Now the room was an (awesome) open, odd-shaped pillared room that Zed and friends used as beholder target practice.  16 bit high-fives all around!

I really love what the dead skeletons have done with the place.
Anyway, we beat level six and quickly tracked back to the level four screamer room for a training session, at which point I discovered that training at the level four screamer room was no longer a worthwhile endeavor. My party had outgrown any real benefits the room granted, and so we said one final farewell to our first safe camping spot.

"There were too many screamer slices on the floor to find a good place to sleep, anyway," said Zed.

Level seven was mostly closed off, due to being the motherfukkin TOMB OF THE FIRESTAFF. I winked it a saucy "see you later" and descended to level eight, i.e. "The Arena."

Or, at least, it was called "The Arena" on those maps I studied as a kid, although the nickname doesn't seem to have survived the passage of time. Level eight originally held a lot of fascination for me due to its vast, open nature, despite (or due to) the fact that I never actually saw any of it firsthand. When flipping through the level maps as a kid it immediately jumped out at me, a massive, cavernous odd-level-out in a dungeon that otherwise seemed to be all snaking hallways and chambers.

"How can anyone even play this?" I wondered as a kid. "You're open on all sides!"

Party at the Arena, everyone is invited!
Well, as it turned out I can play this, and being open on all sides isn't that big a deal. The Arena was another Chinatown, with the staggeringly huge stadium of stone from my youth replaced with just one damn big room. The ghosts that wandered the level were dispatched easily enough with Zed and Elija's two vorpal blades, and the one giggler we encountered didn't steal a damn thing before death (which meant that I didn't yet really understand what an annoying plague they would soon come to be).

It was also on level eight that I noticed that monsters appear to scale up a bit, as we encountered some mummies--remember those?--that could take a fully juiced fireball and still shamble on toward us.

"Oh look at you!" Zed said. "All grown up and tough!"

"Not that tough," the mummies replied as they died.

It was also on level eight that I began to realize just what a monster Dungeon Master actually is, as opposed to the monster I perceived it to be as a kid.  The more I saw of the dungeon, the more I was impressed with the sheer size of the gauntlet that was thrown down when this game came out in 1987.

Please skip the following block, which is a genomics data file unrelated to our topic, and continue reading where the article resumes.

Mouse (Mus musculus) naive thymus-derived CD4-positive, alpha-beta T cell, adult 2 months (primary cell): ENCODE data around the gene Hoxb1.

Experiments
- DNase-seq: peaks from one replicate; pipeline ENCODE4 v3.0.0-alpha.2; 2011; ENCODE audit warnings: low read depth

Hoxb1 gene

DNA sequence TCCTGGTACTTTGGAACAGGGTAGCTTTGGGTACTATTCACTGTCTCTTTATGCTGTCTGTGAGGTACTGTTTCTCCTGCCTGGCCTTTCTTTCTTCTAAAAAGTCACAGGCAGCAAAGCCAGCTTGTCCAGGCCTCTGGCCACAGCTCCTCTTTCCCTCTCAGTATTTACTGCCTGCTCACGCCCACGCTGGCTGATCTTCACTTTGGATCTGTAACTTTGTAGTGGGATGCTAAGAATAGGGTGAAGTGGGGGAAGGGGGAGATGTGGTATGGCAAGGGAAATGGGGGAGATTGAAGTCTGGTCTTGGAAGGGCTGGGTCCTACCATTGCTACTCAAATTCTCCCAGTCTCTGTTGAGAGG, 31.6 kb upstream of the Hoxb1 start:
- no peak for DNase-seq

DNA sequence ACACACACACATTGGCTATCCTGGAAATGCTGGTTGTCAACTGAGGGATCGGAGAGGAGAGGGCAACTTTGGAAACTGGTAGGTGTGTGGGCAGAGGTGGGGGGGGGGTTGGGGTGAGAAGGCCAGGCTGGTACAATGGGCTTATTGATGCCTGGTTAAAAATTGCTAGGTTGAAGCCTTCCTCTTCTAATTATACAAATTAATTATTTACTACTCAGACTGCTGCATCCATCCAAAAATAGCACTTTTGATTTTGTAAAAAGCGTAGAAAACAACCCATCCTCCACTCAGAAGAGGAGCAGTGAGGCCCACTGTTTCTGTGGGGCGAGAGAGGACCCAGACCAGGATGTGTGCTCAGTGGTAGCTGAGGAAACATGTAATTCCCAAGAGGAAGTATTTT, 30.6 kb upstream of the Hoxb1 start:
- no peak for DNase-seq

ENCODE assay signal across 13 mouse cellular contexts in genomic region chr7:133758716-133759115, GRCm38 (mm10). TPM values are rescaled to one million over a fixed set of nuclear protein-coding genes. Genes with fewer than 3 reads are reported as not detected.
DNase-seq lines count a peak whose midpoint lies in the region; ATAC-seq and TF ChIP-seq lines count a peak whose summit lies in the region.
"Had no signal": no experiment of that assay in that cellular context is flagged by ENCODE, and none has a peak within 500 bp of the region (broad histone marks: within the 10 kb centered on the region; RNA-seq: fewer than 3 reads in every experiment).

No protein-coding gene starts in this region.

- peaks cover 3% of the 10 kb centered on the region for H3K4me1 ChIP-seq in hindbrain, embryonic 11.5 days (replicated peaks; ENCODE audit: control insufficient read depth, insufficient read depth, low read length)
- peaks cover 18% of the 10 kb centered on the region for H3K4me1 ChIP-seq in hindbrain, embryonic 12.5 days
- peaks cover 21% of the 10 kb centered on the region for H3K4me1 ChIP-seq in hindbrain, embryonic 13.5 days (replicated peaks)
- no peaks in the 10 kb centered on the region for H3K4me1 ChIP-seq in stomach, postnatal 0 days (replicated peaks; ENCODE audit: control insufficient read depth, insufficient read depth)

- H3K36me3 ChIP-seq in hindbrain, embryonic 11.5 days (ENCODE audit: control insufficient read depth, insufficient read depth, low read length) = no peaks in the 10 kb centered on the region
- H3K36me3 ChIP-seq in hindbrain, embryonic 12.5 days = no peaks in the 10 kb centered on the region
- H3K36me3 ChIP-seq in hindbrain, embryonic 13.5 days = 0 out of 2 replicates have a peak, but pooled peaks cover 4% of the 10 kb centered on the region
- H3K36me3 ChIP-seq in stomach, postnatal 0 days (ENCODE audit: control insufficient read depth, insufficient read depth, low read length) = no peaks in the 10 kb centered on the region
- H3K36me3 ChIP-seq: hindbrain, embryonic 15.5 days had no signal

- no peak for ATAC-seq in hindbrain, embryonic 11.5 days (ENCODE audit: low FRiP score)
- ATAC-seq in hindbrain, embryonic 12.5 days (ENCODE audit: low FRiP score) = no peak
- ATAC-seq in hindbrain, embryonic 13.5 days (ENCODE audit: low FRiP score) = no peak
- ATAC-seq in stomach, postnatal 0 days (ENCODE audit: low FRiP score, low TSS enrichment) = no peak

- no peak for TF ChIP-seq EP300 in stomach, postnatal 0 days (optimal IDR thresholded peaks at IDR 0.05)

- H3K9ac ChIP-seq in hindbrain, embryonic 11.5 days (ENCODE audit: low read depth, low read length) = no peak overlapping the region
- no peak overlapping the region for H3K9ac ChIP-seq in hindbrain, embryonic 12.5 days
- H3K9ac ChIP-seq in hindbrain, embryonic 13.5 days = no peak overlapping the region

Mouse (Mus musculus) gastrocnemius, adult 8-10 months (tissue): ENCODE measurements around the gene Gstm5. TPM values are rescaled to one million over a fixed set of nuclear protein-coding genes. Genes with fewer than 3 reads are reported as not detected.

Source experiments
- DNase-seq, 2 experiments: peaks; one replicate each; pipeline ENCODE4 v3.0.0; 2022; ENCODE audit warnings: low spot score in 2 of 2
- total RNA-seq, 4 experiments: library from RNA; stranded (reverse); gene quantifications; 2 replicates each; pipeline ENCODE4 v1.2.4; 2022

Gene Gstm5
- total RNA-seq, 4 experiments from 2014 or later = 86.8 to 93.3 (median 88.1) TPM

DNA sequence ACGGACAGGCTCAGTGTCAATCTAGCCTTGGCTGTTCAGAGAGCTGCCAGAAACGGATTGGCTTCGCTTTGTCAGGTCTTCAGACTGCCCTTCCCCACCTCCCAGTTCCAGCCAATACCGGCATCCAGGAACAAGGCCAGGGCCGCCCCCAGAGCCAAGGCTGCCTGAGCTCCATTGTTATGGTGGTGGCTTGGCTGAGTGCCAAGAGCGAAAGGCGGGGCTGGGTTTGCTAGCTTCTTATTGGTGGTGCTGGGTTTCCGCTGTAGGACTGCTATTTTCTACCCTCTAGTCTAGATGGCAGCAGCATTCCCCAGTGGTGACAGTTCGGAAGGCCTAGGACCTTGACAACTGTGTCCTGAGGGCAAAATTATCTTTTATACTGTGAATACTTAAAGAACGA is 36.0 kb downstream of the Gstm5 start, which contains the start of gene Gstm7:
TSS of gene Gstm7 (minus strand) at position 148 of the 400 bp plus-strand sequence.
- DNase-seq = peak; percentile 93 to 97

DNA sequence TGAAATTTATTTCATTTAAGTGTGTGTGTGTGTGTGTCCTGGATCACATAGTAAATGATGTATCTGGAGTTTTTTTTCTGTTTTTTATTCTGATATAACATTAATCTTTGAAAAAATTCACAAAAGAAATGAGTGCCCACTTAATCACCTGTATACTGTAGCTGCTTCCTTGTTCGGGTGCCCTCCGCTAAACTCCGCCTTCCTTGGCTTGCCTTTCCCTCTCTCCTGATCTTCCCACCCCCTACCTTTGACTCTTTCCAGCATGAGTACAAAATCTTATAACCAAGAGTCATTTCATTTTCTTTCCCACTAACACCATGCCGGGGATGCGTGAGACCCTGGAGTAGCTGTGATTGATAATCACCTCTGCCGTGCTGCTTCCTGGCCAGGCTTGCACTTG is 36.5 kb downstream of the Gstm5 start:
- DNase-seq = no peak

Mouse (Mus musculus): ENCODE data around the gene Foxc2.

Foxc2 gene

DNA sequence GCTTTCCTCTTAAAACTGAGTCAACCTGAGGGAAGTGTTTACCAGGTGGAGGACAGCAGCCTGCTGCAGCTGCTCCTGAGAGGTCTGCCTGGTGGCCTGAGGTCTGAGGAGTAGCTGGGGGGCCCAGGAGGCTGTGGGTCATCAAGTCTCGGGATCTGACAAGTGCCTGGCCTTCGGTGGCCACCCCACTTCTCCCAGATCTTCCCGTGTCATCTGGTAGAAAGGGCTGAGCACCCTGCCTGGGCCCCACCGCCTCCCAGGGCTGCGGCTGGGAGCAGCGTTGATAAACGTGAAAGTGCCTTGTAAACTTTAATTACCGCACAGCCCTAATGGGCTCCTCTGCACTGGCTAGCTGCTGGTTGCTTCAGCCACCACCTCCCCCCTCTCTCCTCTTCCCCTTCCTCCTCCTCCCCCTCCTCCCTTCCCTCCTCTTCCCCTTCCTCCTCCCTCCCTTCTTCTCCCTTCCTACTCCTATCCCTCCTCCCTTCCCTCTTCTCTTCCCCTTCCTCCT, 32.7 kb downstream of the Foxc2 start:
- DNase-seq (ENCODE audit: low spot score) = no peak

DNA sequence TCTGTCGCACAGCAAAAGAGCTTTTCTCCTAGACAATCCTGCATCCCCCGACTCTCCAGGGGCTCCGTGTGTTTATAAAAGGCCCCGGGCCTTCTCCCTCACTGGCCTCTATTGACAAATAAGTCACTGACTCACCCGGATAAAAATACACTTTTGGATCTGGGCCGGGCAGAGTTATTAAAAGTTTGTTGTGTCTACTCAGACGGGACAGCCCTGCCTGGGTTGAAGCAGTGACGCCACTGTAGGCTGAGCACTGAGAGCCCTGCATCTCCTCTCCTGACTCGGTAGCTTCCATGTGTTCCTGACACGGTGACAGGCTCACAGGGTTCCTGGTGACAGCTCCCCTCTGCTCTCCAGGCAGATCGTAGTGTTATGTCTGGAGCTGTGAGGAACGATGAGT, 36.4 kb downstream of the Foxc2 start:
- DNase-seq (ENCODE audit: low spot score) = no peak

Dungeon Master was surprisingly well-realized for a first game in a series.  Often times it takes a sequel or two for developers to really figure out how far they can take things (e.g. Baldur's Gate), but Dungeon Master knocked it out of the park from the start. If you look at the other games that were current in 1987, DM could easily have cranked out a five hour experience and coasted by on the graphics and quasi-3D engine alone, and yet they crafted a deep, challenging dungeon that got increasingly weirder and less linear with each deeper floor.

Damage from the left, giggler in the front.
Despite a childhood spent poring over maps and an adulthood that featured no small amount of reminiscing online over a game that has been in discussion for 25 years, my current playthrough attempt still surprised me from time to time with moments of discovery.  It's pretty rare to revisit a thing loved in childhood and have it stand up, it's even more rare to go back and discover that the damn thing was even better than ever suspected.

Back in the heart of the dungeon, Zed and company made short work of level eight and found the stairs down. More importantly, though, they found a certain special key.

"My god," Zed said.  "It's--it's shaped like a skull."

"Maybe it goes in the skull carving over there with the keyhole in it," volunteered Boris, our diminutive, hobbit-like wizard..

"Oh gross," Zed replied.

Little did we know that this unassuming skeleton key would launch me into the third and final phase of my Dungeon Master playthrough attempt while simultaneously forever changing the game.

Up next: when Chaos drops by.